Live: Rush @ SPAC, 7/23/10
The Canadian power-trio Rush has been touring and playing their brand of progressive rock-meets-heavy metal (with a splash of new wave thrown in) since 1974 in its current, and now classic, line-up.
Extraordinary vocalist-bassist Geddy Lee, keyboard and electric guitar virtuoso Alex Lifeson and monster drummer Neil Peart rolled into the Saratoga Performing Arts Center last Friday night for three terrific hours of music, the centerpiece of which was a complete, note-for-note re-creation of their magnificent 1981 album, “Moving Pictures.”
“Tom Sawyer,” the smash hit song from that album, is still a daily staple on classic-rock radio stations all across the country, but to hear it live and in context was another thing altogether.
“Time Stand Still,” “Stick It Out,” “Leave That Thing Alone,” “Limelight,” “Vital Signs,” “Faithless,” “Closer to the Heart” and many other signature tunes from their four-decade-plus career filled the amphitheater and echoed out into the park.
Rush favored the ever-cheering Saratoga Springs audience by unveiling two new power-riffing songs, “Brought Up to Believe” and “Caravan,” both slated for upcoming release.
Unlike so many veteran rock vocalists who tended to sing in the higher registers, Geddy Lee’s voice has not lost one ounce of its soaring grace and power.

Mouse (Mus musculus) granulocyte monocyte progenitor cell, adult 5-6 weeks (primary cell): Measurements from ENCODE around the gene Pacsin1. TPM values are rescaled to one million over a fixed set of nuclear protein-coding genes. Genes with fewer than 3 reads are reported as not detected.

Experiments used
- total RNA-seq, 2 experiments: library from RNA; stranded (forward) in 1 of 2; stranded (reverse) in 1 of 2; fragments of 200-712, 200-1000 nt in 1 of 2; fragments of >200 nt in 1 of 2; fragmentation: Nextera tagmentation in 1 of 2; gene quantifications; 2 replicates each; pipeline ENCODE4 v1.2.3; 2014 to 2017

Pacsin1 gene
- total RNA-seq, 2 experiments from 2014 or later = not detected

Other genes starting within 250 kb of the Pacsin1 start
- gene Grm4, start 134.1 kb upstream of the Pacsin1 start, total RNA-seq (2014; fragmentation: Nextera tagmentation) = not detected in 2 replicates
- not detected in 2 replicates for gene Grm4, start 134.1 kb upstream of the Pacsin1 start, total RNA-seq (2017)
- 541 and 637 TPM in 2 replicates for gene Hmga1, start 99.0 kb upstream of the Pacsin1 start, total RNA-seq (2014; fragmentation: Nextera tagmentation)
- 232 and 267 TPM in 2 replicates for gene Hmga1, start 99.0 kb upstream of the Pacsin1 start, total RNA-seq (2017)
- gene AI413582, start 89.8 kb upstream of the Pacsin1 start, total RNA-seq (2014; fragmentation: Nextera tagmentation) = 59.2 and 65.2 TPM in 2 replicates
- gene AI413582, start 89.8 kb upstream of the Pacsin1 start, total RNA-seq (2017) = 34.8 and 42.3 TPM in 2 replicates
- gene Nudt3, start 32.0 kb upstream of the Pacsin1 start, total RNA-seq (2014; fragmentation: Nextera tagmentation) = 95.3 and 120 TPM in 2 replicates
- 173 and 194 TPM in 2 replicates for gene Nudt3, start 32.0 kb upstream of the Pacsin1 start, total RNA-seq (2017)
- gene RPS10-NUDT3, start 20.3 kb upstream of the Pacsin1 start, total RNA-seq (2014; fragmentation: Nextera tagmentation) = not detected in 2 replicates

Fans in the audience came in all ages and spanned the entire range from excited kids to gray-haired aficionados. Rush’s music was dynamic, flawlessly played and surprisingly fresh and vibrant – especially considering the age of some of the tunes. The stage was well designed with a nifty, neo-retro steampunk motif that provided plenty of visual stimulation.
And if the crowd’s enthusiastic applause all night long was any kind of barometer of the quality of the group’s performance, then Rush was out of this world!
Review and photographs by Andrzej Pilarczyk
An excerpt from David Singer’s review in The Daily Gazette: “Rush can easily fall into cliché status given their songbook and sound, as many of their peer bands have, but their superior musicianship prevents any accusations from sticking: each member is a virtuoso on his instrument. You got more song than instrumental fun Friday night, but most in the crowd are there to hear the songs of their past. This is clear by the clusters of 30-something men celebrating before, during and after every tune.”